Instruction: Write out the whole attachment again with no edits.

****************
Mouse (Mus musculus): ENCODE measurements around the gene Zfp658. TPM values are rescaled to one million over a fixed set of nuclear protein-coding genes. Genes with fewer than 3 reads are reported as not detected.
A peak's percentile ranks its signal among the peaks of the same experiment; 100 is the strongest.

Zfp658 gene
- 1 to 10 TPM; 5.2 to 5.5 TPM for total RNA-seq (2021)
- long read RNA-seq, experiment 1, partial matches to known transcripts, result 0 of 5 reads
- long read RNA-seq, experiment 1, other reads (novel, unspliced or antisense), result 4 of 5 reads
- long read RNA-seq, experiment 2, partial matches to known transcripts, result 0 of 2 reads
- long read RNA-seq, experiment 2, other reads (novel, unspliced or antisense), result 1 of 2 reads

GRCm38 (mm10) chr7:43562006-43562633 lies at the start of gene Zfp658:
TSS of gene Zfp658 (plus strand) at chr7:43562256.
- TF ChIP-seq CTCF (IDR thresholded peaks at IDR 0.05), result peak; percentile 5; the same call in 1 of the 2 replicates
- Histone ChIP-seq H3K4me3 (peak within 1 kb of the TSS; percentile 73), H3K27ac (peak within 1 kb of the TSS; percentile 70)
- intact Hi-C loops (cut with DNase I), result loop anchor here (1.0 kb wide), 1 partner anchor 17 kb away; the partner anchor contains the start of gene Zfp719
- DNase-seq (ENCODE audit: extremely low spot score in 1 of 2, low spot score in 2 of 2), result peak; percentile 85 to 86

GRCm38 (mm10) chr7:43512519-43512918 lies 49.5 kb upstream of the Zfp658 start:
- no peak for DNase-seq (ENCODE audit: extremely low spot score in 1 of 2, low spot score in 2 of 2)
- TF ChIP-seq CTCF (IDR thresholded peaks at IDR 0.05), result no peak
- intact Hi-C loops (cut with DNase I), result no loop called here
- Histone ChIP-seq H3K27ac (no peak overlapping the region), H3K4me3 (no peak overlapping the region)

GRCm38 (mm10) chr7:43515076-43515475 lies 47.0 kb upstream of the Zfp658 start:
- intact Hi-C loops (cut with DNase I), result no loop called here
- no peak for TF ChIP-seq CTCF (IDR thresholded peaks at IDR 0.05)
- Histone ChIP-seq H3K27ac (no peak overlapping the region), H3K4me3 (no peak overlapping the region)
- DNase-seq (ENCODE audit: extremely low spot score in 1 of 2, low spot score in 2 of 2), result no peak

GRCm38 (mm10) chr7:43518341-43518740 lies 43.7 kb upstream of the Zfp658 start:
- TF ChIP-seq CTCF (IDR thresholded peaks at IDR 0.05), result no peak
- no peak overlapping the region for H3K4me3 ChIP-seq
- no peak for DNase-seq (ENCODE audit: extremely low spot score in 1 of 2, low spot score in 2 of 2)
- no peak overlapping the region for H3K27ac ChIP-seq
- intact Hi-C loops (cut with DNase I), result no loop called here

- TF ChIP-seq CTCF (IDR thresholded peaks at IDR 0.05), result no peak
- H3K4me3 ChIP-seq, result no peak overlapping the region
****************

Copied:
Mouse (Mus musculus): ENCODE measurements around the gene Zfp658. TPM values are rescaled to one million over a fixed set of nuclear protein-coding genes. Genes with fewer than 3 reads are reported as not detected.
A peak's percentile ranks its signal among the peaks of the same experiment; 100 is the strongest.

Zfp658 gene
- 1 to 10 TPM; 5.2 to 5.5 TPM for total RNA-seq (2021)
- long read RNA-seq, experiment 1, partial matches to known transcripts, result 0 of 5 reads
- long read RNA-seq, experiment 1, other reads (novel, unspliced or antisense), result 4 of 5 reads
- long read RNA-seq, experiment 2, partial matches to known transcripts, result 0 of 2 reads
- long read RNA-seq, experiment 2, other reads (novel, unspliced or antisense), result 1 of 2 reads

GRCm38 (mm10) chr7:43562006-43562633 lies at the start of gene Zfp658:
TSS of gene Zfp658 (plus strand) at chr7:43562256.
- TF ChIP-seq CTCF (IDR thresholded peaks at IDR 0.05), result peak; percentile 5; the same call in 1 of the 2 replicates
- Histone ChIP-seq H3K4me3 (peak within 1 kb of the TSS; percentile 73), H3K27ac (peak within 1 kb of the TSS; percentile 70)
- intact Hi-C loops (cut with DNase I), result loop anchor here (1.0 kb wide), 1 partner anchor 17 kb away; the partner anchor contains the start of gene Zfp719
- DNase-seq (ENCODE audit: extremely low spot score in 1 of 2, low spot score in 2 of 2), result peak; percentile 85 to 86

GRCm38 (mm10) chr7:43512519-43512918 lies 49.5 kb upstream of the Zfp658 start:
- no peak for DNase-seq (ENCODE audit: extremely low spot score in 1 of 2, low spot score in 2 of 2)
- TF ChIP-seq CTCF (IDR thresholded peaks at IDR 0.05), result no peak
- intact Hi-C loops (cut with DNase I), result no loop called here
- Histone ChIP-seq H3K27ac (no peak overlapping the region), H3K4me3 (no peak overlapping the region)

GRCm38 (mm10) chr7:43515076-43515475 lies 47.0 kb upstream of the Zfp658 start:
- intact Hi-C loops (cut with DNase I), result no loop called here
- no peak for TF ChIP-seq CTCF (IDR thresholded peaks at IDR 0.05)
- Histone ChIP-seq H3K27ac (no peak overlapping the region), H3K4me3 (no peak overlapping the region)
- DNase-seq (ENCODE audit: extremely low spot score in 1 of 2, low spot score in 2 of 2), result no peak

GRCm38 (mm10) chr7:43518341-43518740 lies 43.7 kb upstream of the Zfp658 start:
- TF ChIP-seq CTCF (IDR thresholded peaks at IDR 0.05), result no peak
- no peak overlapping the region for H3K4me3 ChIP-seq
- no peak for DNase-seq (ENCODE audit: extremely low spot score in 1 of 2, low spot score in 2 of 2)
- no peak overlapping the region for H3K27ac ChIP-seq
- intact Hi-C loops (cut with DNase I), result no loop called here

- TF ChIP-seq CTCF (IDR thresholded peaks at IDR 0.05), result no peak
- H3K4me3 ChIP-seq, result no peak overlapping the region